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Tatar-Bashkir Report: October 3, 2002

3 October 2002
Parliament Responds To Prosecutor's Protest With Questions Of Its Own
At its plenary session on 2 October, the Tatar State Council announced that it was launching two appeals to the Russian Constitutional Court in response to the protest lodged by Russian Deputy Prosecutor-General Aleksandr Zvyagintsev against the amended Tatar Constitution (see "RFE/RL Tatar-Bashkir Report," 24 July and 6, 11, and 27 September 2002).

A commission was formed at the parliament's 6 September session to work out proposals regarding Zvyagintsev's appeal. The head of the commission, State Council Deputy Chairman Marat Mehdiev, said on 2 October that the issue is to be resolved by the Russian Constitutional Court, adding that until that court reaches a decision regarding the issue, the commission cannot propose any solutions to the debate.

At the same time, however, the commission said that it is going to ask the Russian Constitutional Court to rule on whether certain articles of the Judicial Code of the Russian Soviet Federative Socialist Republic, which is still in force, and articles of the current law on the Prosecutor-General's Office of the Russian Federation are in violation of the Russian Constitution. In particular, the commission is contesting the provision of the law that allows prosecutors to challenge articles of constitutions of federation subjects in courts of general jurisdiction, as opposed to only in constitutional courts. In an another appeal, the State Council is asking the court to verify whether Article 27 of the law on the judicial system of the Russian Federation conforms to the Russian Constitution. The Tatar parliament is also asking the court to outline a full list of powers of the constitutional courts of federation subjects.

World Writers Group Opposes Amendments To Law On State Languages
At its 68th world congress in Ohrid, Macedonia, from 17-24 September, International Pen, the world association of writers, passed a resolution condemning efforts by the Russian State Duma aimed at the unification of the writing of state languages in Russia, i.e., allowing state languages to be written using only the Cyrillic alphabet, Tatar-inform reported on 2 October. The resolution was initiated by the Tatar PEN Center and was supported by the Russian, Belarusian, and Finnish delegations. The congress said that if the draft law on the unification of state languages in Russia comes into force, it will hinder the legal introduction of the Latin script for Tatar in Tatarstan and will restrict the rights of peoples to preserve and develop their language systems without outside interference (see "RFE/RL Tatar-Bashkir Report," 6, 7 June 2002).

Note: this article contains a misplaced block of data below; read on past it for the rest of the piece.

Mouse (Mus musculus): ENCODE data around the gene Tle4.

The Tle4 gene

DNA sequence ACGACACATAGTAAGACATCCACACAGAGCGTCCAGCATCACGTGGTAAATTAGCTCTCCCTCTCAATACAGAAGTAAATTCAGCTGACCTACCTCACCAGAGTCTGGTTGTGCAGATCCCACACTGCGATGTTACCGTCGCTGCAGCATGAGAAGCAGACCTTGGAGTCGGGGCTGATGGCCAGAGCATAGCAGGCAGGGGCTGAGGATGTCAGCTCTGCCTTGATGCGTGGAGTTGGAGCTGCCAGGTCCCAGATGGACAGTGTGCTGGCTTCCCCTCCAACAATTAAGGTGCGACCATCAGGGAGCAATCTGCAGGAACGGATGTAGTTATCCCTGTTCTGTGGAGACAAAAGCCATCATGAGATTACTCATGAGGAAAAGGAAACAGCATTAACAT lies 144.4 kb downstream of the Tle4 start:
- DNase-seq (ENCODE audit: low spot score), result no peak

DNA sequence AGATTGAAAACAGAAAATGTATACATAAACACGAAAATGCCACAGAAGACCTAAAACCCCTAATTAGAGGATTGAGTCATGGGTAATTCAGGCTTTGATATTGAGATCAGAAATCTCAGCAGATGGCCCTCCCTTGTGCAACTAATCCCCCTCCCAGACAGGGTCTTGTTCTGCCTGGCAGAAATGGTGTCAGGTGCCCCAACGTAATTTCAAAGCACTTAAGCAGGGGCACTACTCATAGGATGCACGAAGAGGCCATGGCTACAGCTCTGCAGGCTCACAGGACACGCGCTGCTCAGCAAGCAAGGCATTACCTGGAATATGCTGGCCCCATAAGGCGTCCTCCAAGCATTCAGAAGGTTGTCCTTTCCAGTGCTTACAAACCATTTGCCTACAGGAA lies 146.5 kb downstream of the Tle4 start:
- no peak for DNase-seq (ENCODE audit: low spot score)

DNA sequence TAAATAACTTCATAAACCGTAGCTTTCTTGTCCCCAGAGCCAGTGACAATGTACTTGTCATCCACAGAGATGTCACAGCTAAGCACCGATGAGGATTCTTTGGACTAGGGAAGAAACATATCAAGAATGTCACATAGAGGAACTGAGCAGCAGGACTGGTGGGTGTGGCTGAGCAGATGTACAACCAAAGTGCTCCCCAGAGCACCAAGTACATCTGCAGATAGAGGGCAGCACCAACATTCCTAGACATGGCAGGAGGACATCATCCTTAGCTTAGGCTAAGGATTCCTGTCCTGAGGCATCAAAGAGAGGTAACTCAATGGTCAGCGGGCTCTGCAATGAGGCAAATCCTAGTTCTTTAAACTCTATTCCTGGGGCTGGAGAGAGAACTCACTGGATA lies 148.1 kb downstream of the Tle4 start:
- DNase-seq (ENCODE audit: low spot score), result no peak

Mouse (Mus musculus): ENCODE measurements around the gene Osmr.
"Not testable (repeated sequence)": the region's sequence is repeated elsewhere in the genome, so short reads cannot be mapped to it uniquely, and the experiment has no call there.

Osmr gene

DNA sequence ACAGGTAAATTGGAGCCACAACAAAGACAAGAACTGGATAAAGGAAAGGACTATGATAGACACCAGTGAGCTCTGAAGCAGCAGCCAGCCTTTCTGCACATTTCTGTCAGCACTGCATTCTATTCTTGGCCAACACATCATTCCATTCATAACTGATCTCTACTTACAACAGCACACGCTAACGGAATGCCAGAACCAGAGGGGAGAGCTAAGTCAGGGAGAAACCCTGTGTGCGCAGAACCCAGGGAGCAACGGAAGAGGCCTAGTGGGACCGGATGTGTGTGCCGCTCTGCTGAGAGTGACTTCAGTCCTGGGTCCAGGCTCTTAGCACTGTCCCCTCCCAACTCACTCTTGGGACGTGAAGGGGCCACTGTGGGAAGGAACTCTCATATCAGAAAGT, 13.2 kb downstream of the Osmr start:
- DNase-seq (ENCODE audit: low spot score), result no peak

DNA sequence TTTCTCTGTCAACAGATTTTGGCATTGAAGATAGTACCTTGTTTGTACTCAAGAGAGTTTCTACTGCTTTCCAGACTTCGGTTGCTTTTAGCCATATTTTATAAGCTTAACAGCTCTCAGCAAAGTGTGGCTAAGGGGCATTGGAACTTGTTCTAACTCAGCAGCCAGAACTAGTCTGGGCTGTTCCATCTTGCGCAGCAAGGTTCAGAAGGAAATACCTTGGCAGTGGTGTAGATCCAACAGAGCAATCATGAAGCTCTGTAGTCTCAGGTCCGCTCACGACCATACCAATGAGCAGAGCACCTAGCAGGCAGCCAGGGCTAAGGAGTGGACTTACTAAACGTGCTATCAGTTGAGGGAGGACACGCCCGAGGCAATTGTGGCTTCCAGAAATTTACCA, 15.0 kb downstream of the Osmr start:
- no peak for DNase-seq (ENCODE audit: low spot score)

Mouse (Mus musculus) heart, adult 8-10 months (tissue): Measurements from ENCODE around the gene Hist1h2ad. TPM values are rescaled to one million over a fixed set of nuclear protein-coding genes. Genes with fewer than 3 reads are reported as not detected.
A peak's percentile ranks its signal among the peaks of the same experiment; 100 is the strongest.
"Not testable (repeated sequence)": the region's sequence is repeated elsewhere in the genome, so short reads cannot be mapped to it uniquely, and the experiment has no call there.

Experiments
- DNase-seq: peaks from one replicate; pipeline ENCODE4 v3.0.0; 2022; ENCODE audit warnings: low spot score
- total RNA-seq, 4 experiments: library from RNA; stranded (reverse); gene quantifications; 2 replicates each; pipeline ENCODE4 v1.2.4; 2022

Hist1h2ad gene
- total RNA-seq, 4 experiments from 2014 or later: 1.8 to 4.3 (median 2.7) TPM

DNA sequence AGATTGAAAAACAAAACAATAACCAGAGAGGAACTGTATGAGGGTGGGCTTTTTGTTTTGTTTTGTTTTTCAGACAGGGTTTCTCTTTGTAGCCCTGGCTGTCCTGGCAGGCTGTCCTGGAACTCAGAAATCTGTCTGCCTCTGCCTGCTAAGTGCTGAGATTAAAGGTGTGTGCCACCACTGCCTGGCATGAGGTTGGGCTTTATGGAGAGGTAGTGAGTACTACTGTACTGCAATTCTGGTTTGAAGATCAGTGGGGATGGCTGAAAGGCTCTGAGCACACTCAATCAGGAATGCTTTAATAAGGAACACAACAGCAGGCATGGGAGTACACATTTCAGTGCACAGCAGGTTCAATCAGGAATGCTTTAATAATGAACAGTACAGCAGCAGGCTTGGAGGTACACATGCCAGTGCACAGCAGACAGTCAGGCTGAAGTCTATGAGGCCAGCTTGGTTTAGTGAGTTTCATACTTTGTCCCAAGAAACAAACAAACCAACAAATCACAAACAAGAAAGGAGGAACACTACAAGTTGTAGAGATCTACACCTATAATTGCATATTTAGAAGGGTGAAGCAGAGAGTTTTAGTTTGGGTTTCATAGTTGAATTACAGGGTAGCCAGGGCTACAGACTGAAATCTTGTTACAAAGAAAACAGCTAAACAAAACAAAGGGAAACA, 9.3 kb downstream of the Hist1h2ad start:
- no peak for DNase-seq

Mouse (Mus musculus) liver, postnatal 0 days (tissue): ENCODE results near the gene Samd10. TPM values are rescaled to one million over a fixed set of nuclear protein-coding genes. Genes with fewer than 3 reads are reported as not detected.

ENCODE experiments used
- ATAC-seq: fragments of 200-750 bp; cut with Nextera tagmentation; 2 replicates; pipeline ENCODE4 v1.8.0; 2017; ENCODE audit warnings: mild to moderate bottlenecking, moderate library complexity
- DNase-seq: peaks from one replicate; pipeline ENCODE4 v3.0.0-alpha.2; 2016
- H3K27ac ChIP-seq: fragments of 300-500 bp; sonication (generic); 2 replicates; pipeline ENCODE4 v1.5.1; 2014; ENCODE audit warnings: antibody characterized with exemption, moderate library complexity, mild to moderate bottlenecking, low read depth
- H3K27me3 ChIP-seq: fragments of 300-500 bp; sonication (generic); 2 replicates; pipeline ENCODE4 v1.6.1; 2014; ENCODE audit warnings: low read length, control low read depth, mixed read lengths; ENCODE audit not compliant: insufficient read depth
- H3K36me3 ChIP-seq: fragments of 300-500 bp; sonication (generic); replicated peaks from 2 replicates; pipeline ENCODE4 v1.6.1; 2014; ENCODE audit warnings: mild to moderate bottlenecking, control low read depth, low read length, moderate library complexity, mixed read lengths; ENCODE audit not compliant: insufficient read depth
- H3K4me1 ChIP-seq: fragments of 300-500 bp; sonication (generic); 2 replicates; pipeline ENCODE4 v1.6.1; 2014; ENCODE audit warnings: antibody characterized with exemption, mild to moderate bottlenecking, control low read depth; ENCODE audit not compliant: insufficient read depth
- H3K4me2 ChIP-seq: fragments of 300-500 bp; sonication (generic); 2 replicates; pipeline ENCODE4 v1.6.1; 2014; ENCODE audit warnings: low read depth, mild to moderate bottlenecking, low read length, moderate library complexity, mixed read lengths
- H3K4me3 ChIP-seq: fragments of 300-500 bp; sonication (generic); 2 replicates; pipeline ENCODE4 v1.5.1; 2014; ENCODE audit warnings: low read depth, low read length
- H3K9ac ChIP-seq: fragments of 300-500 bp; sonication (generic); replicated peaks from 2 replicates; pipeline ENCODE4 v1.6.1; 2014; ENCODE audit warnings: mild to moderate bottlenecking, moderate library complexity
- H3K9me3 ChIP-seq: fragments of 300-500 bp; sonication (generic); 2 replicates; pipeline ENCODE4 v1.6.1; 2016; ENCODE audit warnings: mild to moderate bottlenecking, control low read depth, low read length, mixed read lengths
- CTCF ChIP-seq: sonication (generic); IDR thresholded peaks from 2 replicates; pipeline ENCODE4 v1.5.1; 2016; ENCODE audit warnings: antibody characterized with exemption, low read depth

Defense Official Claims KamAZ Vehicles 'Satisfactory'
The head of the Russian Defense Ministry's Main Administration for Armored Vehicles, Colonel General Sergei Maev, has said that vehicles produced at KamAZ are satisfactory for the civilian economy as well as for the defense sector, reported on 2 October.

Maev, who headed an interdepartmental commission on coordinating the defense industry's cooperation with KamAZ in Chally late last month, said that "the high technical quality of KamAZ-produced vehicles guarantees the efficient mobility of weapons and vehicles in extreme road and battle conditions."

KamAZ has developed more than 40 different vehicles for Russia's armed forces over the past two years.

Chally Activists Attack Orthodox Church
Members of the Tatar Public Center (TIU), most of them elderly, attacked the chapel of St. Tatyana's Russian Orthodox Church being built near Victory Park in Chally on 2 October and did damage to its foundation, reported on the same day. The head of the chapel, Father Oleg Bogdanov, said the damage totaled 40,000 rubles.

TIU activists have protested the building of the chapel for more than a year, suggesting instead that a Tatar puppet theater be built on the same location, despite the fact that such a theater already exists in the city and that the construction has been authorized by the city administration.

One of the TIU members involved in the attack, who did not identify herself, said that, "Despite the fact that the land has been legally provided for the construction of the church, we will continue, all the same, to violate this every time they begin building it up again." The woman added that by building a Russian Orthodox chapel near the park, the park itself would "become Orthodox," thus "leaving no room for Muslims."